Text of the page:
Warren Buffett is one of the most famous billionaires in the world, with good reason. He’s a very impressive man, and before that he was a very impressive young man. Buffett earned a staggering $53,000 by the time he was sixteen. How did he accomplish that feat?
Here are several of his methods listed below.
1. Warren Buffett sold soda pop and chewing gum.
At the tender age of six, Warren Buffett made his first sale. He started off selling packs of chewing gum, before moving on up to the more profitable cartons of Coca-Cola.
2. Warren Buffett delivered newspapers.
At a young age, Warren did what a lot of boys did to make some money: he had a paper route. As an avid reader of the news, like the rest of the family, the part-time job was a perfect fit. But, unlike most boys, Warren Buffett juggled three different paper routes for two rival newspapers. What really made him stand out though, is how he utilized his brain doing this somewhat mindless chore. Here is an excerpt from his biography, The Snowball: Warren Buffett and the Business of Life.
“I liked to work by myself, where I could spend my time thinking about things I wanted to think about […] I could be sitting in a room thinking, or I could be riding around flinging things and thinking.”
3. Warren Buffett sold golf balls.
Along with his friend Stu Erickson, Warren Buffett sold used golf balls at the Elmwood Park golf course. They got in trouble with the cops for doing it, but Warren’s parents didn’t mind. They were mostly just proud of their son’s ambition.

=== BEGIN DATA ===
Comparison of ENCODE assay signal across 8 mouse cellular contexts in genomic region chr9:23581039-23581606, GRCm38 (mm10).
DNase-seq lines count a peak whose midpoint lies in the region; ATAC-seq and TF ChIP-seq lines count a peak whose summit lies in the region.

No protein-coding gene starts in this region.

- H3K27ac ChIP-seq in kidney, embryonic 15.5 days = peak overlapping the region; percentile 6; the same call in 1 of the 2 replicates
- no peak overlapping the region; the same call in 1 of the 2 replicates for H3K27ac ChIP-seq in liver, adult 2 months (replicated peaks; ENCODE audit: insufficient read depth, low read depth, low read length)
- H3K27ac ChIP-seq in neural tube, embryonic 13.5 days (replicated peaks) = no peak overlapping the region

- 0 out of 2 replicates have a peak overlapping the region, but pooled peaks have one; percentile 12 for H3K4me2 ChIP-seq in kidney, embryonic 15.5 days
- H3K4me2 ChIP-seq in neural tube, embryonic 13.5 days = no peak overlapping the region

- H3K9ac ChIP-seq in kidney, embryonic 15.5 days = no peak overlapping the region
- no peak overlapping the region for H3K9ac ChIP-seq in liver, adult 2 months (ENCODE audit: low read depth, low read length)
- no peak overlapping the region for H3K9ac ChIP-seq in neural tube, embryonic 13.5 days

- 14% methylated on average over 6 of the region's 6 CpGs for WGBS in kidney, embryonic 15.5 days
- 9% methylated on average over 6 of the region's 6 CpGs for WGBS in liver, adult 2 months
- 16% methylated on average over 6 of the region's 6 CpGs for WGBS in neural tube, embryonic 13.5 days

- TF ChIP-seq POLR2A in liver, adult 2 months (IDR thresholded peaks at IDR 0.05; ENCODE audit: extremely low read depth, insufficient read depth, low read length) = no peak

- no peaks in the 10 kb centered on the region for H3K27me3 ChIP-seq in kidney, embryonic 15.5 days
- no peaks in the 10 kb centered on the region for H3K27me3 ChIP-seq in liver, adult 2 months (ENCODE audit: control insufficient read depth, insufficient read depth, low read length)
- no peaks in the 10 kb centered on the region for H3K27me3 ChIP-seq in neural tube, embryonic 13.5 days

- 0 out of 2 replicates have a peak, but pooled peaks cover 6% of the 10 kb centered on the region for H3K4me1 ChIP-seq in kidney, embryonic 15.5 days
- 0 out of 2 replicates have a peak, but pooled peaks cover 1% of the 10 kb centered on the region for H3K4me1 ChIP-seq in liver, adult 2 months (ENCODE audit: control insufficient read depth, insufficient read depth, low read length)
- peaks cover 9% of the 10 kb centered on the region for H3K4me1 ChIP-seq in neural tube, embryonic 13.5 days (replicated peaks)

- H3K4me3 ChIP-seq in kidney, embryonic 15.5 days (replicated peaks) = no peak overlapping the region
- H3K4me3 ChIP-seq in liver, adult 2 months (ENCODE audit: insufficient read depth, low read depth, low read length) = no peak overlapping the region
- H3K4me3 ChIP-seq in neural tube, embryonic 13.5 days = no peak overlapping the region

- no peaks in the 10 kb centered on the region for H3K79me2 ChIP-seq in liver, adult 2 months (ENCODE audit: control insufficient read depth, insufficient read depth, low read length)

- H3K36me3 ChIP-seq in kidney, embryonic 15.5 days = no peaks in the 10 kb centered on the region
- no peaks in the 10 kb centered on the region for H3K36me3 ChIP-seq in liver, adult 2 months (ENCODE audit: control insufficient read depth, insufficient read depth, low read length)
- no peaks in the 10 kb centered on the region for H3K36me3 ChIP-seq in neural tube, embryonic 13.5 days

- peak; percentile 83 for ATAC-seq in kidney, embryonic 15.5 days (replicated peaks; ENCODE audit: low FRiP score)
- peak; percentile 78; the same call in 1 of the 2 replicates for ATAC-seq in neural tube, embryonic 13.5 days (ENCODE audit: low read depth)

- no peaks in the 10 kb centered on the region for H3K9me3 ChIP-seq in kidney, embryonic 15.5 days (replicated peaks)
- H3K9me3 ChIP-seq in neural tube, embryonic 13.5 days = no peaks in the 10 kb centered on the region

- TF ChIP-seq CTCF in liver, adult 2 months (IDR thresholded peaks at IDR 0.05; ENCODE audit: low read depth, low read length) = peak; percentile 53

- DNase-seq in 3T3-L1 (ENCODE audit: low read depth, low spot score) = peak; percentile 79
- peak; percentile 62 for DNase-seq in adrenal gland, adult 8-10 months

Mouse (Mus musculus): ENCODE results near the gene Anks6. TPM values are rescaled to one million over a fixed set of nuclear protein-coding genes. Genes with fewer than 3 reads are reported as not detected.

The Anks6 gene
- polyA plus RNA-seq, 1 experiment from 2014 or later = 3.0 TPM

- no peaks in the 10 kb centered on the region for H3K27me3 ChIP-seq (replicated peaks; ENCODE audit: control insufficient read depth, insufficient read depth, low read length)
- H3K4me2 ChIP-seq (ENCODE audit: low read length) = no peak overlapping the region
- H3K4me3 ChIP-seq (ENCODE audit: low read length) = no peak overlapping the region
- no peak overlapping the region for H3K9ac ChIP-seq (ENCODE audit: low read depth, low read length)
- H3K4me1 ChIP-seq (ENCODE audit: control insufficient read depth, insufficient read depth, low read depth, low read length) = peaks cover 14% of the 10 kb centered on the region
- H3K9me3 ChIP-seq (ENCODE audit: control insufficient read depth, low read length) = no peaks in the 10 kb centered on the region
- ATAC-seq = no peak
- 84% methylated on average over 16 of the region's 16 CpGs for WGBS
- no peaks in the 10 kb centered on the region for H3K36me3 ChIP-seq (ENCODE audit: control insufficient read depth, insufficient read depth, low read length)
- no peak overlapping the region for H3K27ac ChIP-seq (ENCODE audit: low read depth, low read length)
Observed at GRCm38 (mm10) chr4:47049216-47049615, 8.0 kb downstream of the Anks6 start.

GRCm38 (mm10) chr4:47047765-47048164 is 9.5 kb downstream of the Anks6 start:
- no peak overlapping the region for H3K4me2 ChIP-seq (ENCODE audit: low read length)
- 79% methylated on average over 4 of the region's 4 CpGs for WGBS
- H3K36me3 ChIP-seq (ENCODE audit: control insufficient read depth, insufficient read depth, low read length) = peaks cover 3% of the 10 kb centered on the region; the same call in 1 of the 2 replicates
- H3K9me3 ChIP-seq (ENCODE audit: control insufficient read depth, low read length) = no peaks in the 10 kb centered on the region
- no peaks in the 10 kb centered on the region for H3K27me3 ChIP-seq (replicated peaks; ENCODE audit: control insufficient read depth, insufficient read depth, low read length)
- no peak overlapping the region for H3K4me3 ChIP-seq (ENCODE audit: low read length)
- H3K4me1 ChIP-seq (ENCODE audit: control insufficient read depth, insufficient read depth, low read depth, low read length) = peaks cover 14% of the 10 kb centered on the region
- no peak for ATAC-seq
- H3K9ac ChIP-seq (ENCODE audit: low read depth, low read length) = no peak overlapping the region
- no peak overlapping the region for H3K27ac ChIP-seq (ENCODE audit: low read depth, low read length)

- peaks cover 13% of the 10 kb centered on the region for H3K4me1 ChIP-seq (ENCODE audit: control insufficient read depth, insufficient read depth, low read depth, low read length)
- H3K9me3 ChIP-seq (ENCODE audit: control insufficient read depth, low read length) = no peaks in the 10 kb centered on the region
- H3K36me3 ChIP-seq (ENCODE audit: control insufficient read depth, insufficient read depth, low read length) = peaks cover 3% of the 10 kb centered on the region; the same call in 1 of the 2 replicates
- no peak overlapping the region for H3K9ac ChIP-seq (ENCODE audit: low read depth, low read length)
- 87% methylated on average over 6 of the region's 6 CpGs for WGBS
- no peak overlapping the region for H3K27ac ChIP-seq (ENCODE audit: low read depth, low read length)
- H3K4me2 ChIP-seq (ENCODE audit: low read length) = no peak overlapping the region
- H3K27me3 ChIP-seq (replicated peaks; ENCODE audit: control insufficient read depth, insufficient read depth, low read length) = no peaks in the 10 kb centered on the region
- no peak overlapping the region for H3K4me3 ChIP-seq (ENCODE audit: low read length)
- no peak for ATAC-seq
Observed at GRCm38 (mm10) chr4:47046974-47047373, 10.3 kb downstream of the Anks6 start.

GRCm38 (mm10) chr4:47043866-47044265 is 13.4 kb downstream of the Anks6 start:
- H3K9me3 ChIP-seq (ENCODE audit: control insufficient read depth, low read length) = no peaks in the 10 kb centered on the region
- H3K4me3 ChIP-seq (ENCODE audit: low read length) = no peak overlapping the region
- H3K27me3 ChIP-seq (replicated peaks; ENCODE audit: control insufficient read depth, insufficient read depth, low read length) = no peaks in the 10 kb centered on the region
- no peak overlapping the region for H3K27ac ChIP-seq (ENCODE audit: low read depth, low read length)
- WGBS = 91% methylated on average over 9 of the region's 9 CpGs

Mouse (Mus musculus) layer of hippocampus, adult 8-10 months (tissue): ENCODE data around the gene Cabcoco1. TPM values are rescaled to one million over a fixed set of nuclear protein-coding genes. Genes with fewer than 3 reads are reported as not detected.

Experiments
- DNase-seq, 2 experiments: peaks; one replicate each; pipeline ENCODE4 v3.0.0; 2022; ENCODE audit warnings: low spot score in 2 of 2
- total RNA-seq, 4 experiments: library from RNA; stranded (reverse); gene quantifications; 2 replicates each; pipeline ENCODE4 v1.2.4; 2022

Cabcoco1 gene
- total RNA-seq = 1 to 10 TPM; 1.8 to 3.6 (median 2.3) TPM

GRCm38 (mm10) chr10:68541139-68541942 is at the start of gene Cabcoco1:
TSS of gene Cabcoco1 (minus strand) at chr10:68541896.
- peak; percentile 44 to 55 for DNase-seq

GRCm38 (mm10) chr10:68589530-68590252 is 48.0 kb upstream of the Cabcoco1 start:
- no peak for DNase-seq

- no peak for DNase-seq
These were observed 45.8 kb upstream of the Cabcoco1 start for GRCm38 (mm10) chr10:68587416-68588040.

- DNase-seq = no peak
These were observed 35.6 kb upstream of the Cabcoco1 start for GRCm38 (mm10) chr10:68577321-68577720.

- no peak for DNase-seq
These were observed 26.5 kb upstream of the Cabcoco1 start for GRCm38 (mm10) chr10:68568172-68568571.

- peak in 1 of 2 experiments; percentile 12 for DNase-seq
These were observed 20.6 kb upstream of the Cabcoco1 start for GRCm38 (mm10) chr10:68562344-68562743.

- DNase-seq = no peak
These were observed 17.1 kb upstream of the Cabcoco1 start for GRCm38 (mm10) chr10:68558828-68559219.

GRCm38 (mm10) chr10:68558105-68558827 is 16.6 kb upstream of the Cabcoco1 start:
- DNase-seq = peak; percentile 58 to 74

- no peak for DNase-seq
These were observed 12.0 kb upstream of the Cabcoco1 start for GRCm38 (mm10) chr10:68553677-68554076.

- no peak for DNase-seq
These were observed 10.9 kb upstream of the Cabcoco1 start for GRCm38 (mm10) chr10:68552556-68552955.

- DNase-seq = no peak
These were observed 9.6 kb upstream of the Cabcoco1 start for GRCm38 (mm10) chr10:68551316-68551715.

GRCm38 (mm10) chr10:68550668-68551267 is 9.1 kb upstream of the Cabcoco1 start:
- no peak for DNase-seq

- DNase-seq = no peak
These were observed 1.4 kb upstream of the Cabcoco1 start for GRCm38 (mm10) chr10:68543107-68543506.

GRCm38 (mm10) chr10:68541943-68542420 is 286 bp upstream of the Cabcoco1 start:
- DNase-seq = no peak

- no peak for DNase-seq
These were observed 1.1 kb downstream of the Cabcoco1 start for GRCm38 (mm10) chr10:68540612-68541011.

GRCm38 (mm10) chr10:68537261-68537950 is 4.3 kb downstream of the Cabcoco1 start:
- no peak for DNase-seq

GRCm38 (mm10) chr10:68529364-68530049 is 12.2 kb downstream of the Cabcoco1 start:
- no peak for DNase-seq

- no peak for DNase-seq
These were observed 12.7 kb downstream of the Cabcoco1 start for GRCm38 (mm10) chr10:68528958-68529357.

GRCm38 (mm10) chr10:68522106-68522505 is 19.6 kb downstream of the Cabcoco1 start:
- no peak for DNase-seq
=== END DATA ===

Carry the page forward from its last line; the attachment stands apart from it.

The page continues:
4. Warren Buffett sold peanuts and popcorn at football game.
A born salesman, Warren Buffett walked through the stands of the University of Omaha stadium yelling, “Peanuts, popcorn, five cents, a nickel, half dime, fifth of a quarter, get your peanuts and popcorn here!”
5. Warren Buffett sold stamps.
Buffett’s Approval Service offered stamps to out-of-state collectors… for a price.
6. Warren Buffett made money off of pinball machines.
Warren bought a broken pinball machine for twenty-five dollars, and went to his friend Don Danly to fix it. Together they started Wilson’s Coin-Operated Machine Company. They asked a local barber if they could put the machine in the back of his shop, in exchange for half the money they raised. In just a single day, enough customers at the barbershop played pinball to make four dollars. Within a week Warren had enough money to buy more pinball machines, which he negotiated into other barber shops, building a small empire before he could even legally vote.
7. Warren Buffet made money at the horse tracks… without even gambling!
Warren Buffett and his friend Bob Russell were too young to gamble, but that didn’t stop them from cleaning up at the horse tracks. They looked everywhere for discarded tickets that might be worth something. Buffet describes this in his own words,
“They called that ‘stooping.’ At the start of the racing season, you get all these people who’d never seen a race except in the movies. And they’d think that if your horse came in second or third, you didn’t get paid, because the emphasis was on the winner, so they’d throw away place and show tickets. The other time you’d hit it big was when there was a disputed race. […] By that time, people had thrown away their tickets. Meanwhile, we were just gobbling them up.”
8. Warren Buffett built a bigger snowball.
At the very beginning of the The Snowball, author Alice Schroeder writes about how Buffett would catch snowflakes at the age of nine. He’d proceed to scoop up handfuls of snow. He turned those into balls of snow, and placed what he’d collected on the ground. He pushed and picked up more and more snow, building a bigger and bigger snowball.
That’s how Warren Buffett made $53,000 by the age of sixteen: continuing to add to what he already had, until he’d cultivated a small fortune. Years later, that small fortune would grow to one of the biggest networths in the world. To speak metaphorically, it’s all due to Warren Buffett’s dedication to building a bigger snowball, one tiny snowflake at a time.
Featured photo credit: BorsheimsJewelry via flickr.com